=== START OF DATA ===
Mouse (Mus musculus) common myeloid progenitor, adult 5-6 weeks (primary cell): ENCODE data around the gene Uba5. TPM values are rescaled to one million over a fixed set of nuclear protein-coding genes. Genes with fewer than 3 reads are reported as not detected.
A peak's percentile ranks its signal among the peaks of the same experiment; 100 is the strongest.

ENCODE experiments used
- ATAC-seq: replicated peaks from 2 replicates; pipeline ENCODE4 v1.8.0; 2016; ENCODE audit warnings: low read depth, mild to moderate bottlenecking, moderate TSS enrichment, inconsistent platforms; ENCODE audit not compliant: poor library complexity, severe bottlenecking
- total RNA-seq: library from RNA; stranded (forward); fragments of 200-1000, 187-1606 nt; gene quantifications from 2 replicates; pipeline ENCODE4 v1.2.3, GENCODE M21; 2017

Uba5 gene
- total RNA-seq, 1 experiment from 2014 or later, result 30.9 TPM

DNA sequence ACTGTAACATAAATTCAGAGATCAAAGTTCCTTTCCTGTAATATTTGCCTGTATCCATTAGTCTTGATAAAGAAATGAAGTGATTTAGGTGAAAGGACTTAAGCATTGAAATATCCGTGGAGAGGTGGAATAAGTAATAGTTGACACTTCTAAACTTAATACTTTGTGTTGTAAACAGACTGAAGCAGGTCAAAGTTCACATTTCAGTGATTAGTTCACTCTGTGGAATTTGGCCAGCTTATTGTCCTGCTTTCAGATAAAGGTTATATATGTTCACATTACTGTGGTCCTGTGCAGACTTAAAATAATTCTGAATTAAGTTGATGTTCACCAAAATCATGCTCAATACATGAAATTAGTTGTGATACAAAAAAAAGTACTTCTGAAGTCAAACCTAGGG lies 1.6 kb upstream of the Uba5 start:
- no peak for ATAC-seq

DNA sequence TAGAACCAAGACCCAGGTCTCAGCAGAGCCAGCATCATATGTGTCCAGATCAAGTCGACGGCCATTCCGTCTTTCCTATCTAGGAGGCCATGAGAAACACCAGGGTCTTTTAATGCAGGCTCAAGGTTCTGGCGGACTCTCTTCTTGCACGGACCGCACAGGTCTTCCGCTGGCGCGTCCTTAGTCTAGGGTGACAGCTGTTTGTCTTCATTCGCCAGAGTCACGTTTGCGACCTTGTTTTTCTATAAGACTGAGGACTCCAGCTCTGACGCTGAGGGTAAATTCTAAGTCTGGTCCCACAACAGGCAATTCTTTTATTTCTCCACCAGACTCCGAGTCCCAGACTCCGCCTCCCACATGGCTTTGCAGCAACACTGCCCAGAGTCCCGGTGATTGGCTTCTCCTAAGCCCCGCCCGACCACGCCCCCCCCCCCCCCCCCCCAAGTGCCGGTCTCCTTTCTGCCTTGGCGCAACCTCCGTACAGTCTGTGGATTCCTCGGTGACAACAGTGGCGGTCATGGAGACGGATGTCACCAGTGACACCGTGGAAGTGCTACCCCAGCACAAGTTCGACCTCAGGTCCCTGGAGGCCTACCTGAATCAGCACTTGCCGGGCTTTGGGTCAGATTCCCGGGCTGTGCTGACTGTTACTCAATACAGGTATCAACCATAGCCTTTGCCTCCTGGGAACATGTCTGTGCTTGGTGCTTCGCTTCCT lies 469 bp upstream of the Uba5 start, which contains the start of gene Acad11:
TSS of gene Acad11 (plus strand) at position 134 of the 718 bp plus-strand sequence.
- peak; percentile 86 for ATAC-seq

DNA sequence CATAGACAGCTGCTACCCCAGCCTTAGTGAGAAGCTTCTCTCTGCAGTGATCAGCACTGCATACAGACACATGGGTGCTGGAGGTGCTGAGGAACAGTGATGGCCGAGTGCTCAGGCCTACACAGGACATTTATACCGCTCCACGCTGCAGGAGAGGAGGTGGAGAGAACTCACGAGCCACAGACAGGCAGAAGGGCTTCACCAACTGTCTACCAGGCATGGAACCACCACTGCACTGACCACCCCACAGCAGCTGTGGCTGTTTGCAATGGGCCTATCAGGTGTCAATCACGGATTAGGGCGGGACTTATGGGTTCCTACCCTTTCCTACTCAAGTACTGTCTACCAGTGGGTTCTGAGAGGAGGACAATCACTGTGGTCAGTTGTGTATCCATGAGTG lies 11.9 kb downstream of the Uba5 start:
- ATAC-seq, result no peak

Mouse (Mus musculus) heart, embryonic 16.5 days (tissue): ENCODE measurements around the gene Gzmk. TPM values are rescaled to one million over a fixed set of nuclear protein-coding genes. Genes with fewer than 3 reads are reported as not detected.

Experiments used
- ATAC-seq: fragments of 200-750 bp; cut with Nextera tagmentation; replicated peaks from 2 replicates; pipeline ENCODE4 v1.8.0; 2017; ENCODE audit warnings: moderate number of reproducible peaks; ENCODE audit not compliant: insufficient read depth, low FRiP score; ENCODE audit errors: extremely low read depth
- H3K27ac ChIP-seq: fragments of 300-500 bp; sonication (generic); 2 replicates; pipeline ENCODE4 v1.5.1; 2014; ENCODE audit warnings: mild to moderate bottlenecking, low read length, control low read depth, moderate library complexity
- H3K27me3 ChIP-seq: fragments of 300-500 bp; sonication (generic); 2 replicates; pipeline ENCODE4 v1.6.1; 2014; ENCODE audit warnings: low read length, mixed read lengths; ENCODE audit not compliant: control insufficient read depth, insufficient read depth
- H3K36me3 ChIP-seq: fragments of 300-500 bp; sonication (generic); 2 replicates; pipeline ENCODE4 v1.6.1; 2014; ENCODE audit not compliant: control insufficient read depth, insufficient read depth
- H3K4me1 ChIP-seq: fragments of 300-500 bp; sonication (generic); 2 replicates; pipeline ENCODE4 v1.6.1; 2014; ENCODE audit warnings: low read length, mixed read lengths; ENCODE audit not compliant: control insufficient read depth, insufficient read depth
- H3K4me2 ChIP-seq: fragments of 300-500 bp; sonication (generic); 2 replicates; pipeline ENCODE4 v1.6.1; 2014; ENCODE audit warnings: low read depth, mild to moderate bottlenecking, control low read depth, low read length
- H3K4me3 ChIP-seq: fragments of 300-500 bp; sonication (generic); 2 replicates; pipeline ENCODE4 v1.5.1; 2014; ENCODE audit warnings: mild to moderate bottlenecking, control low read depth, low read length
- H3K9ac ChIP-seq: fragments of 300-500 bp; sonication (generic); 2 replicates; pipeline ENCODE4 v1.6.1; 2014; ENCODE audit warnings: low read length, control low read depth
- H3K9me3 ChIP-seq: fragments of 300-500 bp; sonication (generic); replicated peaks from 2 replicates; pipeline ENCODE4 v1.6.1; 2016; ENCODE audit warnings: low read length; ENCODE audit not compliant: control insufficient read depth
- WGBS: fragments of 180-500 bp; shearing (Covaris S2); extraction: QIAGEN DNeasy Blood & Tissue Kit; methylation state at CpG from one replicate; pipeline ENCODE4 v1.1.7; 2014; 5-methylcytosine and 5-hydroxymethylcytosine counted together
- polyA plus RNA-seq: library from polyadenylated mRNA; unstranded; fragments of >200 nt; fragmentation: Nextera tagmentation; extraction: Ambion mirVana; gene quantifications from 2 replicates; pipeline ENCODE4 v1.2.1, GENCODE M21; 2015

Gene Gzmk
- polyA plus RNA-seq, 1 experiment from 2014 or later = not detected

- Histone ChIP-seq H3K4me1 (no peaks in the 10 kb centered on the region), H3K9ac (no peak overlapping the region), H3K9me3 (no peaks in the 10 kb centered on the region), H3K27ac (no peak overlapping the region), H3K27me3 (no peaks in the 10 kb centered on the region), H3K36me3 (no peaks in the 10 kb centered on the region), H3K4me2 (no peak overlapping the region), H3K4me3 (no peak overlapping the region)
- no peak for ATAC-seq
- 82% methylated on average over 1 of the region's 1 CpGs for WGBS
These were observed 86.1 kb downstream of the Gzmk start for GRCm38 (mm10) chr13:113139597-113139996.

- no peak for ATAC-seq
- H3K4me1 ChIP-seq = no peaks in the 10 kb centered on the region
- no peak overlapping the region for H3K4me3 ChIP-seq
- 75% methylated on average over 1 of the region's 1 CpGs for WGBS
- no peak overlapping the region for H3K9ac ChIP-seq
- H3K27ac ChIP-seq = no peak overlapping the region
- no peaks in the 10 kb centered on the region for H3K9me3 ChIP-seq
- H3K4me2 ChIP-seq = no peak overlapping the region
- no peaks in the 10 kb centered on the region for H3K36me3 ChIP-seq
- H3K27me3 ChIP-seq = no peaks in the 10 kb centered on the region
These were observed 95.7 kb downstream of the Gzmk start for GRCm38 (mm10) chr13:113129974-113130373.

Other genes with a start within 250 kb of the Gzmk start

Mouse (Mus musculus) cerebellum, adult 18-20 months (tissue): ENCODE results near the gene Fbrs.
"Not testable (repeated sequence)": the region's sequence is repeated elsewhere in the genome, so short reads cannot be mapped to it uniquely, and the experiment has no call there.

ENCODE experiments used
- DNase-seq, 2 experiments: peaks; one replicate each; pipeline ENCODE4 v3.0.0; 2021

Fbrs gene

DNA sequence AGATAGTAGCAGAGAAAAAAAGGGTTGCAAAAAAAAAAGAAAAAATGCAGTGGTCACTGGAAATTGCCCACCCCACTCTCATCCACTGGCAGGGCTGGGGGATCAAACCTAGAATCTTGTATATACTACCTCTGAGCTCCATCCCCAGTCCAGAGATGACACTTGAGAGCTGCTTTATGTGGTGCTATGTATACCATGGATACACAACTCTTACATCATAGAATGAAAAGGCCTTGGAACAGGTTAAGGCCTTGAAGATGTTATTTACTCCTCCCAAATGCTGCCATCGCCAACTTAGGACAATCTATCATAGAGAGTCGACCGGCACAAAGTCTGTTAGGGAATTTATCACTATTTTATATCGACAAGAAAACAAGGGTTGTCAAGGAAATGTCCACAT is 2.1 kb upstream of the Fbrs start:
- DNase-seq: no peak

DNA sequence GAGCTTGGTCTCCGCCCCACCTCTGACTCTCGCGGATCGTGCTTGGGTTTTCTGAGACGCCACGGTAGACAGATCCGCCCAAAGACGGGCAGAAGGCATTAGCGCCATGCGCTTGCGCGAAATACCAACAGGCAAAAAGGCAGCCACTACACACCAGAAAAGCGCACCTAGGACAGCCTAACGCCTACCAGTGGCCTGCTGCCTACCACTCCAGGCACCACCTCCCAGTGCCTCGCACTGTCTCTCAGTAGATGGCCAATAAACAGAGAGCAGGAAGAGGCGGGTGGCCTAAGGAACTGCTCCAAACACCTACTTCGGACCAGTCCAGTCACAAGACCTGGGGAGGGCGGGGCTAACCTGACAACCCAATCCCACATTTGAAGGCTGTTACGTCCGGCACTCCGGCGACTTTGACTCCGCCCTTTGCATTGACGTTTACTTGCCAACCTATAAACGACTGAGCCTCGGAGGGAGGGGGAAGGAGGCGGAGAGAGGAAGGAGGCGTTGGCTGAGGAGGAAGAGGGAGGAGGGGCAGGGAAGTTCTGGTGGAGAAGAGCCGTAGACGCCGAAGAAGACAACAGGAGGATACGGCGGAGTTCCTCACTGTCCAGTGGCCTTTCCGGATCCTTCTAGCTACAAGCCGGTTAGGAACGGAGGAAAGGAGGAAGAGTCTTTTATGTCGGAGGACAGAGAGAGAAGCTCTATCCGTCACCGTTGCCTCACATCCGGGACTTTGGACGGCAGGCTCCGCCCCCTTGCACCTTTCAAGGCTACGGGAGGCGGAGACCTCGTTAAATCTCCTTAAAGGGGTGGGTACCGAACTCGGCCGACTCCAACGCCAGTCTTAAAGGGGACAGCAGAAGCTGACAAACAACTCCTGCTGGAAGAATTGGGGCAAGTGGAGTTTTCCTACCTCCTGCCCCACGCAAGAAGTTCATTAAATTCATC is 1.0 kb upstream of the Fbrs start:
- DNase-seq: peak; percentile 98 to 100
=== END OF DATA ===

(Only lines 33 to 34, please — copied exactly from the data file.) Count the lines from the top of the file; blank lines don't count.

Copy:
These were observed 86.1 kb downstream of the Gzmk start for GRCm38 (mm10) chr13:113139597-113139996.

- no peak for ATAC-seq